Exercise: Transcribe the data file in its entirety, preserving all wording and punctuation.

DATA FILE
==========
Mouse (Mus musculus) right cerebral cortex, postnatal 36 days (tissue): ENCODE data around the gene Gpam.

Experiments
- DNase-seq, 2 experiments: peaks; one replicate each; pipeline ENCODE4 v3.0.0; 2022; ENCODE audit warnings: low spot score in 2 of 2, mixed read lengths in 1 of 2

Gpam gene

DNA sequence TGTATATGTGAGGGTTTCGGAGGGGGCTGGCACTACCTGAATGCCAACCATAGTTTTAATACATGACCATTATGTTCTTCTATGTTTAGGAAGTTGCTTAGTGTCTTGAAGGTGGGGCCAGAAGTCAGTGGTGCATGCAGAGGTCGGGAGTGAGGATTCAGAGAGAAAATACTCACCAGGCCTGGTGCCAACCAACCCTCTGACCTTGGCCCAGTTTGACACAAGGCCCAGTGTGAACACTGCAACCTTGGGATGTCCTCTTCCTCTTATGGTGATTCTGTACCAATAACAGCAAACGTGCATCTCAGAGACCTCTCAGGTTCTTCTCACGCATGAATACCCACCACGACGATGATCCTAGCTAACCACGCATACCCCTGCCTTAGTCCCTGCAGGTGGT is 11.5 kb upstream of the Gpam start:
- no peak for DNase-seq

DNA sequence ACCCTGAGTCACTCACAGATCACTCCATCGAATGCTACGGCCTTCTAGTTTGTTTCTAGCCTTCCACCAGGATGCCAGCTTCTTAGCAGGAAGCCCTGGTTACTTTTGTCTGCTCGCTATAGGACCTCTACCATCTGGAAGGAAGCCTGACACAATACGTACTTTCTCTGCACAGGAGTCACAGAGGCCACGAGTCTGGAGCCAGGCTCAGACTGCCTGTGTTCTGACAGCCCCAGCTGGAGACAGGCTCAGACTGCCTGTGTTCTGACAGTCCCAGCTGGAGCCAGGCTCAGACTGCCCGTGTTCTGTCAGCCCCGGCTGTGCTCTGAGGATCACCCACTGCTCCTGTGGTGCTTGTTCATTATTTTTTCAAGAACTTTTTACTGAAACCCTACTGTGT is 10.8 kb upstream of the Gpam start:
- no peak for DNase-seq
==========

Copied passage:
Mouse (Mus musculus) right cerebral cortex, postnatal 36 days (tissue): ENCODE data around the gene Gpam.

Experiments
- DNase-seq, 2 experiments: peaks; one replicate each; pipeline ENCODE4 v3.0.0; 2022; ENCODE audit warnings: low spot score in 2 of 2, mixed read lengths in 1 of 2

Gpam gene

DNA sequence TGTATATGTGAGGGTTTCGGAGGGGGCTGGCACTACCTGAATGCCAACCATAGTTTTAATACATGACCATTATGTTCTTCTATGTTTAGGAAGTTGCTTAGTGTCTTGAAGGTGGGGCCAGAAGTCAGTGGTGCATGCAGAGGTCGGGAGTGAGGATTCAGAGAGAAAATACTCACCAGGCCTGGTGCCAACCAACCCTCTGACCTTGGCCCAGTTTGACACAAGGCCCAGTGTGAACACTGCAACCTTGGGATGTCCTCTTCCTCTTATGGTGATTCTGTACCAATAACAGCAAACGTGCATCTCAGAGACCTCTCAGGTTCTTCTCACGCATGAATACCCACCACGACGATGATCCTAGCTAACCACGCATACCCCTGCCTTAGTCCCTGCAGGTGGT is 11.5 kb upstream of the Gpam start:
- no peak for DNase-seq

DNA sequence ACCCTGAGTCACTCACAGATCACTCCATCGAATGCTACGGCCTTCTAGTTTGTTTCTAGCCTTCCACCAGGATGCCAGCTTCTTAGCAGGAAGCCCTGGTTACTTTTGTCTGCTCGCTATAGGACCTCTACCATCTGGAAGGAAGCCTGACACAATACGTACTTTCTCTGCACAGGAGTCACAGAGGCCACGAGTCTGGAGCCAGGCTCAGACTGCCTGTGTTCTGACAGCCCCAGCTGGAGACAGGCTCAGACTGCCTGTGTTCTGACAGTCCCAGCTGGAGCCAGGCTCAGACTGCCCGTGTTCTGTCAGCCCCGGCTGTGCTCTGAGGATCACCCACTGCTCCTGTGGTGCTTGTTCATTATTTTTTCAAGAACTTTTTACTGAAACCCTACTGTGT is 10.8 kb upstream of the Gpam start:
- no peak for DNase-seq